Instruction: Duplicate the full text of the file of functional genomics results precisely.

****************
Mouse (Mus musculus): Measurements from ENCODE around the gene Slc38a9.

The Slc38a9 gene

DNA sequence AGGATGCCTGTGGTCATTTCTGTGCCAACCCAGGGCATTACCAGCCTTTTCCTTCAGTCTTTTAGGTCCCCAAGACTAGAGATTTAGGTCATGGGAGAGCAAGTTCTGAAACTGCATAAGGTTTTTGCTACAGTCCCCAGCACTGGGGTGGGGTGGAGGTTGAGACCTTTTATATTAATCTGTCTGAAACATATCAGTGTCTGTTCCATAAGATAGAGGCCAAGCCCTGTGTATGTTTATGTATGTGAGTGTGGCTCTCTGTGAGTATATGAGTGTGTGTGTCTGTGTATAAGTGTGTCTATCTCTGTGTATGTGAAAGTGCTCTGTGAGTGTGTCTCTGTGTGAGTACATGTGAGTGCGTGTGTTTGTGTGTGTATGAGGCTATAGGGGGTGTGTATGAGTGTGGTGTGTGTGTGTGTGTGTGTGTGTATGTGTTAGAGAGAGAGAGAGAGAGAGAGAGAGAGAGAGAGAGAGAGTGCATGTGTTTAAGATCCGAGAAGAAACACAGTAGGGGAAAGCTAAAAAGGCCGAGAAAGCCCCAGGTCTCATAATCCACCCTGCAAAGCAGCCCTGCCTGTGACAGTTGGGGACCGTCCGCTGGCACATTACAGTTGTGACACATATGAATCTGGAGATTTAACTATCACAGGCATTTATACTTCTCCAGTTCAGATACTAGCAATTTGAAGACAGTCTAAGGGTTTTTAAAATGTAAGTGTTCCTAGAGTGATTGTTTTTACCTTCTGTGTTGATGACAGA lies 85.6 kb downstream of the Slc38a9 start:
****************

Mouse (Mus musculus): Measurements from ENCODE around the gene Slc38a9.

The Slc38a9 gene

DNA sequence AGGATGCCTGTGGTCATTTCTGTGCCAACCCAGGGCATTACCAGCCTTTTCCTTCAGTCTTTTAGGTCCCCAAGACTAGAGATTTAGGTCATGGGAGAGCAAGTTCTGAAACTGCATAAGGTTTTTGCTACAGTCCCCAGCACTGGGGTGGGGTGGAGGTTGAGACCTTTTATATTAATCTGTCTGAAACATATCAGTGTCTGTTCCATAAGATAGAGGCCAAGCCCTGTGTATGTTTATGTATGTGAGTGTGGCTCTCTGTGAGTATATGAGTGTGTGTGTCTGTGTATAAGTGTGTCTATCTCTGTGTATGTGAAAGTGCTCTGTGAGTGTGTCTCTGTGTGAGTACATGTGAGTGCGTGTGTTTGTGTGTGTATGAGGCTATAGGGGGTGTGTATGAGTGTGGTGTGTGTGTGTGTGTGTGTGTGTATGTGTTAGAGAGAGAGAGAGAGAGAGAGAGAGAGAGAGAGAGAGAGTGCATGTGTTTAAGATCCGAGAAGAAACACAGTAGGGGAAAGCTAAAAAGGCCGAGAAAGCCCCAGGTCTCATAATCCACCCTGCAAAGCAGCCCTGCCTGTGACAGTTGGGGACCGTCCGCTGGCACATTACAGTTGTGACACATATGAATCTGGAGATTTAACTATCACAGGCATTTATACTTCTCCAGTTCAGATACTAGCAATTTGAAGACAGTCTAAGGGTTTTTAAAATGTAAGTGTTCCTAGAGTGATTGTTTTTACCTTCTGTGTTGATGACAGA lies 85.6 kb downstream of the Slc38a9 start: